The New Yorker's Scores

  • Movies
  • TV
For 1,302 reviews, this publication has graded:
  • 38% higher than the average critic
  • 1% same as the average critic
  • 61% lower than the average critic
On average, this publication grades 1.3 points higher than other critics. (0-100 point scale)
Average Movie review score: 62
Highest review score: 100 The Secret in Their Eyes
Lowest review score: 0 The Da Vinci Code
Score distribution:
1,302 movie reviews
  1. What Park has done is resurrect not just the spirit but, as it were, the bodily science of early comedy. Like Chuck Jones, and, further back, like Buster Keaton and Harold Lloyd, Park is unafraid of the formulaic--—of bops on the head, of the unattainable beloved, of gadgetry gone awry--because he sees what beauty there can be in minor, elaborate variations on a basic theme.
  2. The result is clean, delirious, and, yes, speedy—the best big-vehicle-in-peril movie since Clouzot's "The Wages of Fear."
  3. In brief, Marshall Curry, the young director of Street Fight, has hit the documentary jackpot: the movie will become the inescapable referent for media coverage of the new campaign. And rightly so.
  4. Greengrass’s movie is tightly wrapped, minutely drawn, and, no matter how frightening, superbly precise.
  5. For the first, and maybe the only, time this year, you are in the hands of a master.
  6. If there is any justice, this year's Academy Award for best foreign-language film will go to The Lives of Others, a movie about a world in which there is no justice.
  7. Essentially a romantic adventure story with politics in the background--an old-fashioned movie, I suppose, but exciting and stunningly well made.
  8. The sigh you will hear across the country in the next few weeks is the sound of a gratified audience: a great movie musical has been made at last.
  9. One of the most impressive movies ever made about espionage.
  10. I have seen The Host twice and have every intention of watching it again.
  11. In Ratatouille, the level of moment-by-moment craftsmanship is a wonder.
  12. Schnabel’s movie, based on the calm and exquisite little book that Bauby wrote in the hospital, is a gloriously unlocked experience, with some of the freest and most creative uses of the camera and some of the most daring, cruel, and heartbreaking emotional explorations that have appeared in recent movies.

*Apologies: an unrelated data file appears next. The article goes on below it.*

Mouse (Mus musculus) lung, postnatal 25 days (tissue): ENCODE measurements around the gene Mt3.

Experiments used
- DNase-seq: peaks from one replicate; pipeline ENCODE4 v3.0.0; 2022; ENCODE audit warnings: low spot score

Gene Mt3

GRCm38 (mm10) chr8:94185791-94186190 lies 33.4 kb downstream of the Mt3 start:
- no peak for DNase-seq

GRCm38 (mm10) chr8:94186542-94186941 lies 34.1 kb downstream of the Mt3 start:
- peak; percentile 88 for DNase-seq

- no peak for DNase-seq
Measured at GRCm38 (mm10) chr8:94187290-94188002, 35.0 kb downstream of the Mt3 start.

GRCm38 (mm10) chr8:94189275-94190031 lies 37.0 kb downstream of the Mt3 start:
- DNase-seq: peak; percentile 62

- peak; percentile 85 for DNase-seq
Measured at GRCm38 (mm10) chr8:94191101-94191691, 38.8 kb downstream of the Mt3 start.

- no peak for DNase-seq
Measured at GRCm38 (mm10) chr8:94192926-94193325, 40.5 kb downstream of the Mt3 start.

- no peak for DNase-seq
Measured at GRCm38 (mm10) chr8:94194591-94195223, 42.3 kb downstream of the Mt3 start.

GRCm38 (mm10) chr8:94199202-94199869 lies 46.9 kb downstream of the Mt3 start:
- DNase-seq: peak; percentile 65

13. An enthralling and powerfully eccentric American epic.
  14. I would be surprised if this brilliant and touching film didn't become required viewing for teachers all over the United States. Everyone else should see it as well--it's a wonderful movie.
  15. A small classic of tension, bravery, and fear, which will be studied twenty years from now when people want to understand something of what happened to American soldiers in Iraq. If there are moviegoers who are exhausted by the current fashion for relentless fantasy violence, this is the convincingly blunt and forceful movie for them.
  16. This production, directed by Michael Hoffman, is like a great night at the theatre--the two performing demons go at each other full tilt and produce scenes of Shakespearean affection, chagrin, and rage.
  17. It's powerfully and richly imagined: a genre-busting movie that successfully combines the utmost in romanticism with the utmost in realism.
  18. In its lived-in, completely non-ideological way, Winter's Bone is one of the great feminist works in film.
  19. The movie is stunningly intelligent; the concluding passages, in which the game abruptly ends for both men, are frightening and, finally, very moving.
  20. Brilliantly entertaining and emotionally wrenching.
  21. Many documentaries are good at drawing attention to an outrage and stirring up our feelings. Ferguson's film certainly does this, but his exposition of complex information is also masterly. Indignation is often the most self-deluding of emotions; this movie has the rare gifts of lucid passion
  22. Hyper-articulate and often breathtakingly intelligent and always brazenly alive. I think it's easily the strongest American film since Clint Eastwood's "Mystic River," though it is not for the fainthearted.
  23. Margin Call is one of the strongest American films of the year and easily the best Wall Street movie ever made.
  24. Hugo is superbly playful.
  25. The real reason to see The Kid with a Bike is that it offers something changelessly rare and difficult: a credible portrait of goodness. [19 March 2012, p.90]
  26. Nothing has exploded on the screen in recent years as violently as that mad quarrel in a tiny room - a room that is Israel itself. [16 April 2012, p.86]
  27. It's hard not to see Beasts as an expression of post-affluent America. And here's the surprise: the grinding Great Recession may never offer up a movie as happy, or as inspired by poetry and dream, as this one. [23 July 2012, p.80]
  28. What follows is astounding: a thirty-minute fight, which, in its bitterness, complication, and psychological revelation, recalls episodes from Ingmar Bergman's "Scenes from a Marriage." [27 May 2013, p.86]
  29. Fruitvale Station is a confident, touching, and, finally, shattering directorial début.
  30. 12 Years a Slave is easily the greatest feature film ever made about American slavery.

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